It would take us a long time to list the comprehensive regulations that have emerged over the past two decades in relation to building and planning to assist deaf people, but needless to say, incorporating systems for the comfort of those with hearing problems has become as much a legal necessity as a social responsibility.

As stage and studio installation specialists, ensuring spaces are optimised for deaf and hard of hearing people through sophisticated audio-visual systems is something we constantly bear in mind. University lecture theatres, conference spaces and even church sound systems are now going beyond crystal clear sound systems and well thought out acoustics to install systems for those who need a little more help to hear presentations clearly.

Of course restricting services and venues for those with hearing problems is wholly unacceptable and reflects poorly on even some of the oldest and difficult to modify buildings. Installing an induction loop system doesn’t have to be a complicated and disruptive process however, and whether you’re looking to update an old space or adhere to current regulations in a new build, we thought we’d highlight how the systems can work in a variety of venues.

What is an Induction Loop?

Induction Loops, or Hearing Loops essentially work by creating a magnetic field that can be picked up by a hearing aid to make sounds clearer to wearers. This magnetic field is generated by a loop of cable which is installed in a room and induction loops can also be used for metal detectors as well as aids for the hard of hearing. You may have seen the induction loop signal (see image above) with a ‘T’ next to the image, this is to tell the wearer to switch their hearing aids to the ‘telecoil’ function. This was initially installed in hearing aids to make phone calls clearer.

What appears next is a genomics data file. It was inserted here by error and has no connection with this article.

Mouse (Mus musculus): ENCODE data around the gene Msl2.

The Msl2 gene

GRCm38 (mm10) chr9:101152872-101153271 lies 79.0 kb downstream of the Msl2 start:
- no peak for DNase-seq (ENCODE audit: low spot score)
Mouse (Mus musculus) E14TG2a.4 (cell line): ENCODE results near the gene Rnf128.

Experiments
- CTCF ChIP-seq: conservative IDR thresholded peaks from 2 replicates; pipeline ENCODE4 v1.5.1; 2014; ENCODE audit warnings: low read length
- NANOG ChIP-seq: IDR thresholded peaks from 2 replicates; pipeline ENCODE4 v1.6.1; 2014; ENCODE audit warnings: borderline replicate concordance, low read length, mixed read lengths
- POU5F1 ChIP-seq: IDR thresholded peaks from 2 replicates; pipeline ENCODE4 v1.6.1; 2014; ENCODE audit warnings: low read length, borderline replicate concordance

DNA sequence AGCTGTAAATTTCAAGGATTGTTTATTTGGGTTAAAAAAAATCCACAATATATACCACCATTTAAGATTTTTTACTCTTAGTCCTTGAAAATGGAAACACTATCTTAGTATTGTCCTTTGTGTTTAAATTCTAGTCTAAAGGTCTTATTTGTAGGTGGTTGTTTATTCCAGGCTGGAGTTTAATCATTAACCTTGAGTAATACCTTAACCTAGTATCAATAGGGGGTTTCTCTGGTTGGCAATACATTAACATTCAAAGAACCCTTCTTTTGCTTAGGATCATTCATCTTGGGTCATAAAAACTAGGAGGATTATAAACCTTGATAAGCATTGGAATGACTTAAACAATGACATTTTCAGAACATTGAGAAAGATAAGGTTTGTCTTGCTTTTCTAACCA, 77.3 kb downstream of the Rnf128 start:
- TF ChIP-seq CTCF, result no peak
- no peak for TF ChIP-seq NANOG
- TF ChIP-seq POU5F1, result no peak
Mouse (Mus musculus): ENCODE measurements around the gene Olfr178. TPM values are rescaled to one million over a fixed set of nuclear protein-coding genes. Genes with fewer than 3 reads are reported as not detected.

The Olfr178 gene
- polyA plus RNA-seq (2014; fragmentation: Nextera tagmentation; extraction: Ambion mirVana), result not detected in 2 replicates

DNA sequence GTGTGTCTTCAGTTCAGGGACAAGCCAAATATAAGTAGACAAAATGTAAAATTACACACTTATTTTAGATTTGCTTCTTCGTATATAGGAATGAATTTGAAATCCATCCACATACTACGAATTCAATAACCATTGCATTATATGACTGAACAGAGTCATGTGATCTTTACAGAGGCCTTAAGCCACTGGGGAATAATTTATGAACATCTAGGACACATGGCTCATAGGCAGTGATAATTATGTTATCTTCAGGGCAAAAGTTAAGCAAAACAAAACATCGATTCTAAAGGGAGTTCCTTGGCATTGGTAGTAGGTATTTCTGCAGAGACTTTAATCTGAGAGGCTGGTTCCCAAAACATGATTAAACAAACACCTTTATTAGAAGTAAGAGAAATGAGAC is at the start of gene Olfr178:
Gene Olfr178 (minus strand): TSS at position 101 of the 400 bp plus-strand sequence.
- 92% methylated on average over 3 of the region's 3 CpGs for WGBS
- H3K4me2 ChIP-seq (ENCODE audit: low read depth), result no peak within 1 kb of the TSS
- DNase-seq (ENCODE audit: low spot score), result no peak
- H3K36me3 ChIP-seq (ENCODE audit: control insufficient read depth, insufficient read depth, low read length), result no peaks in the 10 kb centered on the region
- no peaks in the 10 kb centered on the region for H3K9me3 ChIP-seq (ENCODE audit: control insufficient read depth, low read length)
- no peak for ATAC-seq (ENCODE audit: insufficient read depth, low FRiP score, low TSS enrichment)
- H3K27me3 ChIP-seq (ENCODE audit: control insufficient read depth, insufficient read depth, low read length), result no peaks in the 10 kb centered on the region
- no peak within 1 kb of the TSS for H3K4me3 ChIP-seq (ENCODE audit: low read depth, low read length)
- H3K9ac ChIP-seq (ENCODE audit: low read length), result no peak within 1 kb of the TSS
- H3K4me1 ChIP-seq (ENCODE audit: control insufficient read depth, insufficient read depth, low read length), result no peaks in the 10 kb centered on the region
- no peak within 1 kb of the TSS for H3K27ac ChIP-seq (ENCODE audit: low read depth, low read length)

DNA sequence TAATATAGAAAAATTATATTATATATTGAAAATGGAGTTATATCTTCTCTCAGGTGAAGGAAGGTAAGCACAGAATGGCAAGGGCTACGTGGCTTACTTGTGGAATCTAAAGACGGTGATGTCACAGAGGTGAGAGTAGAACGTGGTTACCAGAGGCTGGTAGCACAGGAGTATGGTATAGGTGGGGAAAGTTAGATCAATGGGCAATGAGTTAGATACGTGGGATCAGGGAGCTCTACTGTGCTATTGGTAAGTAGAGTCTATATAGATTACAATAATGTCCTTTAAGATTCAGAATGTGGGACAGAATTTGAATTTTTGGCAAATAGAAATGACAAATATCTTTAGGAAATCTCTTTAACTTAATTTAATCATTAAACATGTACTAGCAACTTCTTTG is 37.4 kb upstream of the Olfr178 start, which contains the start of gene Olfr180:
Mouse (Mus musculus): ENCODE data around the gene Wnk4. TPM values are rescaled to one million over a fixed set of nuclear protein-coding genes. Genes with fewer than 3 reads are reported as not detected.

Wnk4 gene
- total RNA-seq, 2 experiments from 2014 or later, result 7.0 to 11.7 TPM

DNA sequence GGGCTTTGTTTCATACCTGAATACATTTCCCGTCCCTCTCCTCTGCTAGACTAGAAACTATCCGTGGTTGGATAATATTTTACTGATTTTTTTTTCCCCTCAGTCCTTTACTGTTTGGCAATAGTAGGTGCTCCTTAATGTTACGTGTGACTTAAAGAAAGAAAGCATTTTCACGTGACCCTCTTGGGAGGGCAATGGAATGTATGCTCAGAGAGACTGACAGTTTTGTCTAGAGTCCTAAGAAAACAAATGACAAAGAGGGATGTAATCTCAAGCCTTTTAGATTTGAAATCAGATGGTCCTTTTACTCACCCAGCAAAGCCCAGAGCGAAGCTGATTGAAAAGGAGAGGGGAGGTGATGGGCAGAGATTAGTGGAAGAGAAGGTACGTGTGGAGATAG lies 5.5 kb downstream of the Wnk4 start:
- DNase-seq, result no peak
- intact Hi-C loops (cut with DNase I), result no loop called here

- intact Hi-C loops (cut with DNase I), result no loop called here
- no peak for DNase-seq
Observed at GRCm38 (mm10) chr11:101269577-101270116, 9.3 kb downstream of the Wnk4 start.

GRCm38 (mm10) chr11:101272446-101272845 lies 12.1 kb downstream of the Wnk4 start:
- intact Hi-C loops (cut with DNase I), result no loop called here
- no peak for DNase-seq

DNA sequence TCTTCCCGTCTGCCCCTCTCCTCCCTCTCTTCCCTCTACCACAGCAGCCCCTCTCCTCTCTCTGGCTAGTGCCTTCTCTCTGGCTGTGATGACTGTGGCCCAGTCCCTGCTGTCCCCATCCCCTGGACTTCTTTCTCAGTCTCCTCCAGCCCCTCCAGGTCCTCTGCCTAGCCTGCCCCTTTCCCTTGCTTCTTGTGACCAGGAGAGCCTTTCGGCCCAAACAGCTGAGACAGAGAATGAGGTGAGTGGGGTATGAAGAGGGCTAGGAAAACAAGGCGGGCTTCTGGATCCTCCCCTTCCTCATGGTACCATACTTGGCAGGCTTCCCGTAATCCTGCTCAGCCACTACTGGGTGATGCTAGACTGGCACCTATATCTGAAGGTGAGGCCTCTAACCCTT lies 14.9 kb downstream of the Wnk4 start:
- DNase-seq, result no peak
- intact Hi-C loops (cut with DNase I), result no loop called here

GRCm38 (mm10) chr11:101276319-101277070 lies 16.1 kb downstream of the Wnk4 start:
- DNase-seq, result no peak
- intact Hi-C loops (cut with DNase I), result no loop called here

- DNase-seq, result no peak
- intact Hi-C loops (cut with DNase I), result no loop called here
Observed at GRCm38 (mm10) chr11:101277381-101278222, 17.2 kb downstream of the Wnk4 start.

Can they be installed in difficult venues?

Installing an Induction loop in Grade 2 listed buildings (which usually require permission to be sought before any changes can be made) can pose a slight challenge, but generally an induction loop can be fitted with the most minimal of alterations. You may have seen the induction loop signal at cashiers desks and reception counters, these are localised field induction loops which usually cover around a 1 metre area. Perimeter induction loops are usually used in venues where a whole room needs to be covered however and this will mean the loop cable has to be fitted around the perimeter of the room. Obviously this will create more need for modification, but as mentioned, it can still be fitted sensitively and without impacting on period features.

Are they only restricted to one room?

Loops can be made portable which is incredibly useful when purchasing at ticket offices or any other venue in which it may ordinarily be difficult for hard of hearing people to listen and communicate. Ideally each space that may be inhabited by a person with a hearing impediment will have a permanent induction loop, but in some instances, for example if a teacher takes a school class on a field trip, a portable system will be necessary.

We hope that’s explained induction loops in a little more detail and helped you see how easily a system can be installed in your venue. If you’d like more information on creating a theatre, conference room or any other venue with an in-built induction loop, then please get in touch with our friendly and experienced teams at PG Stage.

Leave a Reply

Your email address will not be published. Required fields are marked *


This site uses Akismet to reduce spam. Learn how your comment data is processed.